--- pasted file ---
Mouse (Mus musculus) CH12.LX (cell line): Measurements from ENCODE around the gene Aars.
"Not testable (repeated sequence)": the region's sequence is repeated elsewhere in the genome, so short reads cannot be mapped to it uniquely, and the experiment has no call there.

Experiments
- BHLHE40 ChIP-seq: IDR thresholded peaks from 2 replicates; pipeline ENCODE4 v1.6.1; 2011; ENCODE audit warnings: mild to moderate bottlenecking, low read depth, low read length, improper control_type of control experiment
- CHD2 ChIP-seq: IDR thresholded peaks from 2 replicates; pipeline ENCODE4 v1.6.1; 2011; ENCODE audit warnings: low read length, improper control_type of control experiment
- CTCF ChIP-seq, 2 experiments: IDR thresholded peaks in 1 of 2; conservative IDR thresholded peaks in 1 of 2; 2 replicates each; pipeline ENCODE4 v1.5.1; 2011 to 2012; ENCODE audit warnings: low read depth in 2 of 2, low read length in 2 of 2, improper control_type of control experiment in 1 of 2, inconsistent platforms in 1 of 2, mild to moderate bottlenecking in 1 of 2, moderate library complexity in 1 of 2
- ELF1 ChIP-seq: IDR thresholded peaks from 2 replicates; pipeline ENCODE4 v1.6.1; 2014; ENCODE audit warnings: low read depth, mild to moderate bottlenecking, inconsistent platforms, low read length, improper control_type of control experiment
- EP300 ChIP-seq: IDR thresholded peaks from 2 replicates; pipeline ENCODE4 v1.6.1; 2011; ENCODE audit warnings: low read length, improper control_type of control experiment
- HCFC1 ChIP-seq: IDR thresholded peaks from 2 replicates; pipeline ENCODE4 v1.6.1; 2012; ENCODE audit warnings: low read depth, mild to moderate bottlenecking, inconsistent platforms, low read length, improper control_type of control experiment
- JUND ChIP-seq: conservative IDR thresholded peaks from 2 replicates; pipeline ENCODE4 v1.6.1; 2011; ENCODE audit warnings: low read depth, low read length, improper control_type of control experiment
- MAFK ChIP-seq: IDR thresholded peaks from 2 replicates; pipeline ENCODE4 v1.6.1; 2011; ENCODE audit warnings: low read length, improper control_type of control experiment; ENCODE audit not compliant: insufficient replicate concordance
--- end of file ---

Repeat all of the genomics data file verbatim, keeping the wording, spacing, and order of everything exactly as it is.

Mouse (Mus musculus) CH12.LX (cell line): Measurements from ENCODE around the gene Aars.
"Not testable (repeated sequence)": the region's sequence is repeated elsewhere in the genome, so short reads cannot be mapped to it uniquely, and the experiment has no call there.

Experiments
- BHLHE40 ChIP-seq: IDR thresholded peaks from 2 replicates; pipeline ENCODE4 v1.6.1; 2011; ENCODE audit warnings: mild to moderate bottlenecking, low read depth, low read length, improper control_type of control experiment
- CHD2 ChIP-seq: IDR thresholded peaks from 2 replicates; pipeline ENCODE4 v1.6.1; 2011; ENCODE audit warnings: low read length, improper control_type of control experiment
- CTCF ChIP-seq, 2 experiments: IDR thresholded peaks in 1 of 2; conservative IDR thresholded peaks in 1 of 2; 2 replicates each; pipeline ENCODE4 v1.5.1; 2011 to 2012; ENCODE audit warnings: low read depth in 2 of 2, low read length in 2 of 2, improper control_type of control experiment in 1 of 2, inconsistent platforms in 1 of 2, mild to moderate bottlenecking in 1 of 2, moderate library complexity in 1 of 2
- ELF1 ChIP-seq: IDR thresholded peaks from 2 replicates; pipeline ENCODE4 v1.6.1; 2014; ENCODE audit warnings: low read depth, mild to moderate bottlenecking, inconsistent platforms, low read length, improper control_type of control experiment
- EP300 ChIP-seq: IDR thresholded peaks from 2 replicates; pipeline ENCODE4 v1.6.1; 2011; ENCODE audit warnings: low read length, improper control_type of control experiment
- HCFC1 ChIP-seq: IDR thresholded peaks from 2 replicates; pipeline ENCODE4 v1.6.1; 2012; ENCODE audit warnings: low read depth, mild to moderate bottlenecking, inconsistent platforms, low read length, improper control_type of control experiment
- JUND ChIP-seq: conservative IDR thresholded peaks from 2 replicates; pipeline ENCODE4 v1.6.1; 2011; ENCODE audit warnings: low read depth, low read length, improper control_type of control experiment
- MAFK ChIP-seq: IDR thresholded peaks from 2 replicates; pipeline ENCODE4 v1.6.1; 2011; ENCODE audit warnings: low read length, improper control_type of control experiment; ENCODE audit not compliant: insufficient replicate concordance